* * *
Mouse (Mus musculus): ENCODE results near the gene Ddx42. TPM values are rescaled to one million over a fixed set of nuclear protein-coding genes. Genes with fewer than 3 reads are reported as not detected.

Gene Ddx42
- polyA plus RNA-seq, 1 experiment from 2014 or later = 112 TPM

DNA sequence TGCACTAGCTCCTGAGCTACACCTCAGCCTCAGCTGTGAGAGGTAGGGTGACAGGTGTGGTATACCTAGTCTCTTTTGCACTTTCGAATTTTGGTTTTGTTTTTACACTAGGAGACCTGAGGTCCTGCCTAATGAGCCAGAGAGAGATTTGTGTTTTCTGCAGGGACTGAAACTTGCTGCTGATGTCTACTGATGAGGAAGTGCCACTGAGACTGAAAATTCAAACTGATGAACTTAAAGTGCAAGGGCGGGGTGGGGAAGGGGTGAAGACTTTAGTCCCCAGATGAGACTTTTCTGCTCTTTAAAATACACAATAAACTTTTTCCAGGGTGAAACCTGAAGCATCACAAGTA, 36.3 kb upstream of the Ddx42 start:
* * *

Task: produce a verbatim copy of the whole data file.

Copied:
Mouse (Mus musculus): ENCODE results near the gene Ddx42. TPM values are rescaled to one million over a fixed set of nuclear protein-coding genes. Genes with fewer than 3 reads are reported as not detected.

Gene Ddx42
- polyA plus RNA-seq, 1 experiment from 2014 or later = 112 TPM

DNA sequence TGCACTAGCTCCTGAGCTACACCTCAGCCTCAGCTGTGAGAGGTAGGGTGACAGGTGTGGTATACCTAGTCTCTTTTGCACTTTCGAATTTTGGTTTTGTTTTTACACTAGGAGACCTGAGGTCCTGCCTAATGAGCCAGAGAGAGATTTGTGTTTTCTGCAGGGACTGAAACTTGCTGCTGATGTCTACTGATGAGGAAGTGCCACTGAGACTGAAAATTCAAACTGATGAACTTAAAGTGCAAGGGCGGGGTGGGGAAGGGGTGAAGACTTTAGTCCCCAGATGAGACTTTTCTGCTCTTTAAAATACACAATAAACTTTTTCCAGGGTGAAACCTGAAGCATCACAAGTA, 36.3 kb upstream of the Ddx42 start: